Think fossils, think India. Some of us may wonder, do we even have that kind of ‘collection’ to talk about fossils? Well, turns out, the number of places in India that have spat out fossils that are millions of years old, are quite impressive to say the least.
Countries where you will find ‘mini India’ for a home away from home
But fossils are old! How are they fascinating?
It’s important to understand that fossils provide a captivating glimpse into the subcontinent’s deep past. Think billions of years old. The prehistoric remains of plants and animals are like time stamps.
Credit: iStockEach discovery tells us more about the time period, and by studying these, we get to know about the geographical evolution of India. Of all the things of the past that we are never going to see, touch and feel, these few but important discoveries act as tangible links to the past.
Some fossil sites in India are simply fascinating. Mostly because, the places where they are found, what are these fossils, and how these places are in current times, if we look into all these, some seem so incredibly surprising (but not actually).
- Zanskar Valley in Ladakh: A number of places in Ladakh have a rich repository of marine fossils. Today, we know Ladakh as a Cold Desert area. But millions of years ago, this region was under the Tethys Sea. From Zanskar Valley, a discovery was made where scientists identified a type of arthropod, called trilobite. These went extinct some 25 millions years ago. What was found in Zanskar Valley was some of the oldest that was ever found.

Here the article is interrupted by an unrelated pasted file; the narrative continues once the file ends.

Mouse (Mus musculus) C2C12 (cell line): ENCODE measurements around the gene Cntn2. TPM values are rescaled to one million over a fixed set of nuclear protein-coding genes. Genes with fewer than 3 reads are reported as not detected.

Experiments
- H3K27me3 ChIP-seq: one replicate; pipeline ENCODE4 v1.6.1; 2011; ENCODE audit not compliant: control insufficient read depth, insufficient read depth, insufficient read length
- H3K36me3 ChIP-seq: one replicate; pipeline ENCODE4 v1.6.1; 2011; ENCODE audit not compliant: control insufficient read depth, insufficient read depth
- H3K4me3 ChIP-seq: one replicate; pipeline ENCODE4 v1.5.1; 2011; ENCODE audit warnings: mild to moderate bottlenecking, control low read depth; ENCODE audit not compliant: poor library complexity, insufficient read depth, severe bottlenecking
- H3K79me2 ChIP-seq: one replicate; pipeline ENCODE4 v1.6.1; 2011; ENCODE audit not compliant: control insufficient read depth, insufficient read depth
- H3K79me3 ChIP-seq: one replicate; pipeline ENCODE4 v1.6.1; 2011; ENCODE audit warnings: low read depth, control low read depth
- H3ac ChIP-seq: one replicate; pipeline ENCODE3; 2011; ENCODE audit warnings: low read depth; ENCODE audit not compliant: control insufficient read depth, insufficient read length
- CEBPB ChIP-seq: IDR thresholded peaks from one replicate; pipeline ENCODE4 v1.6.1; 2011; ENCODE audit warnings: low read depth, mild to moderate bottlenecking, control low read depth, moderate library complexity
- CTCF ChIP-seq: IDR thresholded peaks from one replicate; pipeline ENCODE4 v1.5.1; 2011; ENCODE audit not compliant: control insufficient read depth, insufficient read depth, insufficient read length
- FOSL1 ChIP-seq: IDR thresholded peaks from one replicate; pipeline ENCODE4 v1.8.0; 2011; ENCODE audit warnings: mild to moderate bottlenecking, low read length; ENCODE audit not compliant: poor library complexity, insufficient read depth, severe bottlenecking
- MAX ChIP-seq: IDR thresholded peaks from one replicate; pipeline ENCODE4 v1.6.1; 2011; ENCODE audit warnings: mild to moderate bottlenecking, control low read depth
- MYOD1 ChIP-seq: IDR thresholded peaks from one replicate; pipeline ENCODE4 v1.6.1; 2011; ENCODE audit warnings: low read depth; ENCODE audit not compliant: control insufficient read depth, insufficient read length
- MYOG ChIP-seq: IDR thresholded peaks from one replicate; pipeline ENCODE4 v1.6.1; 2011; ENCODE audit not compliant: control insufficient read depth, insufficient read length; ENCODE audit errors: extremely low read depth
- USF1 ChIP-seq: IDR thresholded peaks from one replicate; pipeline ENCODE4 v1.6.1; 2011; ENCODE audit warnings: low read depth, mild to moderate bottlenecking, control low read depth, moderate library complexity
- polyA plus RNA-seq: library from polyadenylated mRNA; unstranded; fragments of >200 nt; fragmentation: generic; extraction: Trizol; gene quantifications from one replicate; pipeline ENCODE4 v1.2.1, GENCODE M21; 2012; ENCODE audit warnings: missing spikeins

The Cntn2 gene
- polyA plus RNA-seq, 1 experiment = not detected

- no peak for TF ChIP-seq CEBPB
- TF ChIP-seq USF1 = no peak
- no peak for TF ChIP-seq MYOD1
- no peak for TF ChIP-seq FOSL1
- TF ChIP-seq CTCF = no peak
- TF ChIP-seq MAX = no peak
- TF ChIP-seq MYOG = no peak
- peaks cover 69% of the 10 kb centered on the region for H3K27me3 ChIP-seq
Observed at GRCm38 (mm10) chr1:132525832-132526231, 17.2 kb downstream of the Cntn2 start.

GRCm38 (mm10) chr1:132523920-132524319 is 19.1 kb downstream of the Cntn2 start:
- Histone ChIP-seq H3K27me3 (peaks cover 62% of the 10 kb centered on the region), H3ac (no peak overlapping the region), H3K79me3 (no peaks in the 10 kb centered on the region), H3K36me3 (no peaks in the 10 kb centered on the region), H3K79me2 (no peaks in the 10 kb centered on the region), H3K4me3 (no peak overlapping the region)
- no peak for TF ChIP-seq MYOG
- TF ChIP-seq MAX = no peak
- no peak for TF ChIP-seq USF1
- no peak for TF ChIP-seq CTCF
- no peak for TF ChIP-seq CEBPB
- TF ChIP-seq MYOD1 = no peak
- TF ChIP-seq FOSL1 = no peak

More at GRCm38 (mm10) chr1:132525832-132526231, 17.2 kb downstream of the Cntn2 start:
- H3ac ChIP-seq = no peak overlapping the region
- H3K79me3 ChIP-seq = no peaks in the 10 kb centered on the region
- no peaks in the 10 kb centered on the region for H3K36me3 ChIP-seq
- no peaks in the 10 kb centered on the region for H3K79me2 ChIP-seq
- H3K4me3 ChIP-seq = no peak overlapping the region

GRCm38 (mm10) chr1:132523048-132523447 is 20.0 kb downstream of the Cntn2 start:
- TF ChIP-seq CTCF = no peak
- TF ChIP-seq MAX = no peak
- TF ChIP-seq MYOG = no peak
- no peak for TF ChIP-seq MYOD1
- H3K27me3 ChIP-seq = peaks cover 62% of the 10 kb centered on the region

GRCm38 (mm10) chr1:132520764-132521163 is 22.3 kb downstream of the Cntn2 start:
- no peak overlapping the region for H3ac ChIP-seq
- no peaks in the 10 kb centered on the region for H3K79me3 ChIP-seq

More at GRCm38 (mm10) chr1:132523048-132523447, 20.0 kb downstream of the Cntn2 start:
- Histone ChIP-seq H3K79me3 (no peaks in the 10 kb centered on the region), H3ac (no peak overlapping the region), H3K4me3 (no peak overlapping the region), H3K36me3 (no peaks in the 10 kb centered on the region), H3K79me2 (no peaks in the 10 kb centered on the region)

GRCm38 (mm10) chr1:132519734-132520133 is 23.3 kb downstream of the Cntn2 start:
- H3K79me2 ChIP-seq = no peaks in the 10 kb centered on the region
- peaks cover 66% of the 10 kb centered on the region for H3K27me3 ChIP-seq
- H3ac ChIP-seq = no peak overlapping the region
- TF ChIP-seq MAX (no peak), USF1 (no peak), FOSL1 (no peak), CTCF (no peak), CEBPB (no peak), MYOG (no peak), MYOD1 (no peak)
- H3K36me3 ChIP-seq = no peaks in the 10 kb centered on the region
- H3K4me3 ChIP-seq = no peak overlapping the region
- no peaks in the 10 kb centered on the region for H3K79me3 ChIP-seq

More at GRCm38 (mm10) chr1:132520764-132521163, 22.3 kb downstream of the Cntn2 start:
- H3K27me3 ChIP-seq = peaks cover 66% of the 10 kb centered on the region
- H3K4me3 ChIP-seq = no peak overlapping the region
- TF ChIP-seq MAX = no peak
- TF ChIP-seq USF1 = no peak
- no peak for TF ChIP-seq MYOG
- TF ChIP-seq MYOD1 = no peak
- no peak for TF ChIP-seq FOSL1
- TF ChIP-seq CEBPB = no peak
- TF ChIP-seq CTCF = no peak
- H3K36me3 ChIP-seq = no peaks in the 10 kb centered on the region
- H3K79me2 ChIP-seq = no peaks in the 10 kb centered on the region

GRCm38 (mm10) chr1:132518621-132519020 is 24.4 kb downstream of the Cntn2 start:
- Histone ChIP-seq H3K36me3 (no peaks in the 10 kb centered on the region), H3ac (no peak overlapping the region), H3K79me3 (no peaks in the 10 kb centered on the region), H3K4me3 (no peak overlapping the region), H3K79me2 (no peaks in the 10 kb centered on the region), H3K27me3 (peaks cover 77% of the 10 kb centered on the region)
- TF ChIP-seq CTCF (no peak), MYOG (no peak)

Speaking of Cold Desert regions in India, Spiti’s Langza and Hikkim villages are also rich in marine fossils. So much so that the locals even sell them to tourists. They make for cool souvenirs, that’s for sure.
- Wadadham in Gadchiroli, Maharashtra: Back in 1959, during a scientific excavation, a full dinosaur remains were discovered, and with that came a whole lot of fossilised trees from the Jurassic Age.
- Balasinor in Gujarat: The Balasinor Dinosaur Fossil Park is also sometimes referred to as India’s very own Jurassic Park. This site was where a dinosaur egg hatchery and fossilised remains of at least 13 dino species were found. The most popular discovery was that of Rajasaurus narmadensis, a carnivorous abelisaurid.
Not too far away, in Madhya Pradesh’s Narmada Valley, scientists uncovered 92 nesting sites that contained a total of 256 fossil eggs belonging to India’s largest dinosaurs, the titanosaurs.
- Jaisalmer in Rajasthan: This one’s the most recent one. This year, a team of scientists from IIT-Roorkee and the Geological Survey of India announced the discovery of the fossil remains of a 167-million-years-old plant-eating dicraeosaurid dinosaur. This discovery was important because this was also the discovery of the oldest known dicraeosaurid (long-necked plant-eating dinosaur) in the world, and it happened in India.
Thiruvakkarai in Tamil Nadu: The tree fossils that were found from this region date back to over 20 million years old. The scientists believe that these fossils were formed after the region came under massive flood-like situation.
Similar tree fossil park is Ghughua Fossil Park in Madhya Pradesh. If you are driving from Raipur to Kanha, take a small detour. You will not regret it. The fossil park is located in a very quiet location, away from the daily crowd. Here, you will find the petrified fossil remains of trees from several millions of years ago that suggests that once upon a time, India and Australia was a part of the same land mass. Can you guess the name of the tree species?
Source : Times of India